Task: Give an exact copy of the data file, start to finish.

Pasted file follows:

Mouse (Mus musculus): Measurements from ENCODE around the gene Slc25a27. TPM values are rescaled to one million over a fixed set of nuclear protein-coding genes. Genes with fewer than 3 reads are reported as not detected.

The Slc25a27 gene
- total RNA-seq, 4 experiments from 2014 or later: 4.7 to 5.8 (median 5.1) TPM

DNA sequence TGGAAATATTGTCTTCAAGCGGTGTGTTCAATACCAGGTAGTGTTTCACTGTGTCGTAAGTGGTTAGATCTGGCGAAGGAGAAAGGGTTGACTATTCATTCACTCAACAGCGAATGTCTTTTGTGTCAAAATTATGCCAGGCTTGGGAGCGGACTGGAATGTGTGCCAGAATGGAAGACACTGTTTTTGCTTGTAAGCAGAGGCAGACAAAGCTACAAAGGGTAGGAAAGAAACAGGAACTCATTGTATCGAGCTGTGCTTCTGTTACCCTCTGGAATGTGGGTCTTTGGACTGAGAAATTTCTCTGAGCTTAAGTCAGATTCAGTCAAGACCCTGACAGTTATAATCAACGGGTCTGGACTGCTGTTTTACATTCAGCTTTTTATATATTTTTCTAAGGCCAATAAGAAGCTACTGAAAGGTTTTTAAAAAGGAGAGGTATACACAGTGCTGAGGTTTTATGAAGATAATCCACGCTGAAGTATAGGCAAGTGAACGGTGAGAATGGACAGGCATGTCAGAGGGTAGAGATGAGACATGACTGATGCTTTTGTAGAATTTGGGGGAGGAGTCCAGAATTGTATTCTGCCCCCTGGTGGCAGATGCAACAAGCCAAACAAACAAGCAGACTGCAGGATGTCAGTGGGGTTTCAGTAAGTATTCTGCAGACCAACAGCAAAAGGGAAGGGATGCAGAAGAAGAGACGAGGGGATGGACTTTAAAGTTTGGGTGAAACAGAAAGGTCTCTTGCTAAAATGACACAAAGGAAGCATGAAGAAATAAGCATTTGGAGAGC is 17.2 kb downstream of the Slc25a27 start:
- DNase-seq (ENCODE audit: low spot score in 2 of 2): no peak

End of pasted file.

Mouse (Mus musculus): Measurements from ENCODE around the gene Slc25a27. TPM values are rescaled to one million over a fixed set of nuclear protein-coding genes. Genes with fewer than 3 reads are reported as not detected.

The Slc25a27 gene
- total RNA-seq, 4 experiments from 2014 or later: 4.7 to 5.8 (median 5.1) TPM

DNA sequence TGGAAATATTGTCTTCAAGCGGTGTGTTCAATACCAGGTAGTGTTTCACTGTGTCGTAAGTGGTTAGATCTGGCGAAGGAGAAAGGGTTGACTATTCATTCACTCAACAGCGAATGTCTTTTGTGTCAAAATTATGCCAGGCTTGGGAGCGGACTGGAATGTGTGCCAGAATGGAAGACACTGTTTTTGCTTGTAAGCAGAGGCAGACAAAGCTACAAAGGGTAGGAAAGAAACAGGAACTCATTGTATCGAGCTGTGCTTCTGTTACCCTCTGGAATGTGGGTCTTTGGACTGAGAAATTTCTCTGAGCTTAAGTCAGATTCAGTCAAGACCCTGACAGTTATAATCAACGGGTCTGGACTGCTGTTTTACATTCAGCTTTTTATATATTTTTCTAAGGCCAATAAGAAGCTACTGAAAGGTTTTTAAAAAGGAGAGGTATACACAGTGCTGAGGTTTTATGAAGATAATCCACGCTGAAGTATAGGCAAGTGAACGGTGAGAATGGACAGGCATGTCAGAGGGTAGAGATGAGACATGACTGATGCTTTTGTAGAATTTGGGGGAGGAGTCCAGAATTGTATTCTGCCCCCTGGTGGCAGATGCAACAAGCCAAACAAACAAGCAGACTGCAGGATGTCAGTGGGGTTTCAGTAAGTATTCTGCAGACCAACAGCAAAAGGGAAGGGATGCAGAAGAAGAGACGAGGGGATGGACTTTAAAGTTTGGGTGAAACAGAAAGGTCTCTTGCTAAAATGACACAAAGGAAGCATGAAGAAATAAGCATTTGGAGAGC is 17.2 kb downstream of the Slc25a27 start:
- DNase-seq (ENCODE audit: low spot score in 2 of 2): no peak